Garcia, nattily dressed in a boldly striped shirt and a blue blazer, emphasized that his family will not go hungry or lose its home because of the salary cuts. The effects will be peripheral, he said, saying the family might struggle to add to its savings and have to cut its annual vacation from two weeks to one.
But to resort to cutting government workers’ salaries, he said, was something of a breach of trust. “There were other ways to save money,” he said. “Of course, this is an easy way; the first step is always to think of cutting back on civil servants.”
Then there was the way it was handled. Rumors flew for weeks that something was up as Zapatero struggled to reduce government deficits and credit agencies warned they might have to downgrade Spain’s rating. But the government said nothing until a decree became available on the Internet. People in Garcia’s office and thousands of other government buildings around the country gathered around their computer terminals to get the news — unexpectedly bad, it turned out.
“Nobody had thought there would be a cut, and especially with the Socialist Party in power,” he recalled. “But they are governing according to what the [financial] markets say.”
The question now, he added, is whether to make Zapatero’s Socialists pay at the polls in elections scheduled for next year, even though the prime minister has taken himself out of the running and the conservative opposition’s Popular Party is not to his liking.
“I’m reflecting on it,” Garcia said.
It rapidly becomes clear that something unusual has occurred in Spain when the country’s main business organization endorses the Socialist government’s recent policies and the country’s main labor unions condemn them.
For Juan Rosell, who heads the Spanish Confederation of Business Organizations, Zapatero’s moves were inevitable responses to a swift expansion of government debt that had generated finger-wagging from credit agencies and driven up the interest rates Spain must pay to get buyers for its bonds. The $950 billion deficit had become 64 percent of gross domestic product, and Economy Minister Elena Salgado predicted Madrid would owe $38 billion in interest payments this year.
“There is no other alternative,” Rosell said. “If we continue this tendency, the end of the road is bankruptcy.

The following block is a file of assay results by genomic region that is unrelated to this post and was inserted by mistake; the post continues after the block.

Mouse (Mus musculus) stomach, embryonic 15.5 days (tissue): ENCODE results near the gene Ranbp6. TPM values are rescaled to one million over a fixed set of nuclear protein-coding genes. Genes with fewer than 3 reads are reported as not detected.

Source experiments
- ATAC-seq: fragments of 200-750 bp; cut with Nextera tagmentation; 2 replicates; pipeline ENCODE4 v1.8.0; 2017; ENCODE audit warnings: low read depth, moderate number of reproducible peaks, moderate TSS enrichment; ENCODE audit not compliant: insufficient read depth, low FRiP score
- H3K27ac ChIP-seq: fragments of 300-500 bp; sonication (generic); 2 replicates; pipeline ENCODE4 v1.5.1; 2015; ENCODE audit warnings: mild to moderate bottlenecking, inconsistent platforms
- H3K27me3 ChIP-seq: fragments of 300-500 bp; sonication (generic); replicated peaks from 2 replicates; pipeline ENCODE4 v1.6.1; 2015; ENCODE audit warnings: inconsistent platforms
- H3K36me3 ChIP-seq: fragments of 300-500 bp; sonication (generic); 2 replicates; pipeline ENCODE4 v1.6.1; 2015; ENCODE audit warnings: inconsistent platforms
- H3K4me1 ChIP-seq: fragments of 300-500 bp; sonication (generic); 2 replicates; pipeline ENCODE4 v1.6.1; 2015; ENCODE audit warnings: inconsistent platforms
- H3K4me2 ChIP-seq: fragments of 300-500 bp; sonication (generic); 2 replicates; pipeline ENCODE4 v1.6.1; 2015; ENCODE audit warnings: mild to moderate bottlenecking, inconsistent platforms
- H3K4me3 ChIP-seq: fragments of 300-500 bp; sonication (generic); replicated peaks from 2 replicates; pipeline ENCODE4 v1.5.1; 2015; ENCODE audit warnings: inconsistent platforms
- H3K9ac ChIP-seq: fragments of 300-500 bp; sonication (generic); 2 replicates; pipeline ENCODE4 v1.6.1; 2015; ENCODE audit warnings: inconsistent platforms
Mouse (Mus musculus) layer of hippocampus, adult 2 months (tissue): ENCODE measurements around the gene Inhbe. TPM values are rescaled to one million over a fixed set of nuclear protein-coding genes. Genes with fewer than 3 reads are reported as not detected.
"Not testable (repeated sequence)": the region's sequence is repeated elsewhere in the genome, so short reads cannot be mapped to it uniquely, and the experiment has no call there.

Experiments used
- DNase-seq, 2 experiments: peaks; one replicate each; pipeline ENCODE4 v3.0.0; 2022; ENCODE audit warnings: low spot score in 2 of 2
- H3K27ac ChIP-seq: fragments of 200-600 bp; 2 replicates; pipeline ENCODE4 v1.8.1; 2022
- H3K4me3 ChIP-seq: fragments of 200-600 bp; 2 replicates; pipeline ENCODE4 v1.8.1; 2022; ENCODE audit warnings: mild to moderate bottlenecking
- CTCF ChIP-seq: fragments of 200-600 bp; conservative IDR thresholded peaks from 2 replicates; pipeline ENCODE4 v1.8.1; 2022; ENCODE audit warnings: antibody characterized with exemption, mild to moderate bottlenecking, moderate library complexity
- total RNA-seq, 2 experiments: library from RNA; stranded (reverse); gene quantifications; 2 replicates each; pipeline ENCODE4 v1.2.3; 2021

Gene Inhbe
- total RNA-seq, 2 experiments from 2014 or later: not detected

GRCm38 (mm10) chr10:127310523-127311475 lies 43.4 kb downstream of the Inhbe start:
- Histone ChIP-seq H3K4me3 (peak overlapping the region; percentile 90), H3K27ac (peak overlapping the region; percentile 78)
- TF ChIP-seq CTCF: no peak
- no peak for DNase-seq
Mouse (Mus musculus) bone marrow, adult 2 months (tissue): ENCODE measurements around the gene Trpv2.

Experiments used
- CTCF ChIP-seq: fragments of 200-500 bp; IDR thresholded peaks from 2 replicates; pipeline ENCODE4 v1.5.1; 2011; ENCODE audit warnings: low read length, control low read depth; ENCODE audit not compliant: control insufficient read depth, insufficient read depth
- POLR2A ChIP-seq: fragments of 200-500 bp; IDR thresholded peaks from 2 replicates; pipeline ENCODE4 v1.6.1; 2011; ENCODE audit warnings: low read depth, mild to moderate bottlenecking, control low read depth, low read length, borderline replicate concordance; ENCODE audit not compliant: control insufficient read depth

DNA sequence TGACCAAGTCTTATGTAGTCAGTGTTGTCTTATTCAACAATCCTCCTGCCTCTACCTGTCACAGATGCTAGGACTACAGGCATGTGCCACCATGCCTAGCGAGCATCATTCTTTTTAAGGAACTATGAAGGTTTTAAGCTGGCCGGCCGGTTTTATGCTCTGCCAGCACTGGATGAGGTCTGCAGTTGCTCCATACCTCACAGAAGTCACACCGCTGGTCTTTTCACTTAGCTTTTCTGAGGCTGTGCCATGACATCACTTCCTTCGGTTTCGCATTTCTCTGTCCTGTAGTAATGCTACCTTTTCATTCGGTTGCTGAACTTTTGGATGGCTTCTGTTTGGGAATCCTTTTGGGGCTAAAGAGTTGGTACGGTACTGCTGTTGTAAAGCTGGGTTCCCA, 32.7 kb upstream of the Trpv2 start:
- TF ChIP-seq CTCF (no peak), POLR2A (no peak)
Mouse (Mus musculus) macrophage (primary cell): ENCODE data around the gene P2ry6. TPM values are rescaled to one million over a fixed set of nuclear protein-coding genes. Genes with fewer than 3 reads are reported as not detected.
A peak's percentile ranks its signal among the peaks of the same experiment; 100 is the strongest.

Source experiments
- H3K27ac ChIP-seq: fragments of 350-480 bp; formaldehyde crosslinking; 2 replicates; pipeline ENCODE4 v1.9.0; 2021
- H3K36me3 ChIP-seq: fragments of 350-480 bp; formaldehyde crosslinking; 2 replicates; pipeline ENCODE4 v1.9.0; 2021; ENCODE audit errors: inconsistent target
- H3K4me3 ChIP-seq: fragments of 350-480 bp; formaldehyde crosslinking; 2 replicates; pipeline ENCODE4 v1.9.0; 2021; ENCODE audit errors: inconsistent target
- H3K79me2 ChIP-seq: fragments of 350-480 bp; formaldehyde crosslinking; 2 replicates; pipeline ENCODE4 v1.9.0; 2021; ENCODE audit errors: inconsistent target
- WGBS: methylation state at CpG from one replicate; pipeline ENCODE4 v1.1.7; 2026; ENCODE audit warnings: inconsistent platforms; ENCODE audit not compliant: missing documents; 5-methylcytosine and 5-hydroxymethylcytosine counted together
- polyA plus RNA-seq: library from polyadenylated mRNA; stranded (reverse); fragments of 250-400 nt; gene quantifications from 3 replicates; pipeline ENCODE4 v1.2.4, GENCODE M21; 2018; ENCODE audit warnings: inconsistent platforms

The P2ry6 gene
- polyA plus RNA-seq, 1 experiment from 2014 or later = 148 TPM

“If you are captain of the boat,” he said of Zapatero, “it doesn’t matter what you thought in the past. When the wave is at 10 meters high, you have no alternative.”
Part of the problem, but also part of the solution, he said, is the fact that Spain began building its welfare state only in the 1980s, when the country launched on a two-decade economic boom that spread prosperity and brought in seemingly limitless tax revenues. As a result, many of the programs are still new and can be downgraded without shocking the country’s 47 million inhabitants, he explained.
In addition, he said, Zapatero’s resort to budget-cutting, forced on him by a deficit spinning out of control, was part of a growing trend in Western Europe that has left-wing political parties slipping rightward toward the center in response to economic pressures from the global crisis that traditional ideology can no longer address.
But senior officials in Zapatero’s government insisted they are not abandoning their ideology, only calling a timeout while they sort out the deficit problem enough to keep credit ratings at a respectable level and avoid the fate of Greece or Ireland. “We have been faithful to what we believe in,” said Maria Luz Rodriguez, the deputy employment minister.
Mario Bedera, the deputy education minister, said the cutbacks were designed not to end Spain’s welfare programs but to contain spending enough to preserve them for future years.“We have had to go against principles that we had always defended,” he explained, “but in a way that will preserve the welfare state.”
Scholarships continue, he said, and Rodriguez noted that 80 percent of the country’s 4.3 million unemployed still get benefits, a protection that costs more than $40 billion a year and is on a level never before enjoyed in Spain.
The unemployment rate, which has ballooned above 21 percent and is still rising, was in large measure a fallout of the bust in an overleveraged housing market that employed 2 million workers. But it also arose as a result of the squeeze on government investment and a policy of not replacing many public-employee retirees.
Octavio Granado, the deputy minister for social security, expressed the party’s hope that government finances will return to better health in the coming months if the economy picks up as forecast, allowing a return to freer spending for the welfare programs that he has had to shrink.
“This is not for always,” he promised.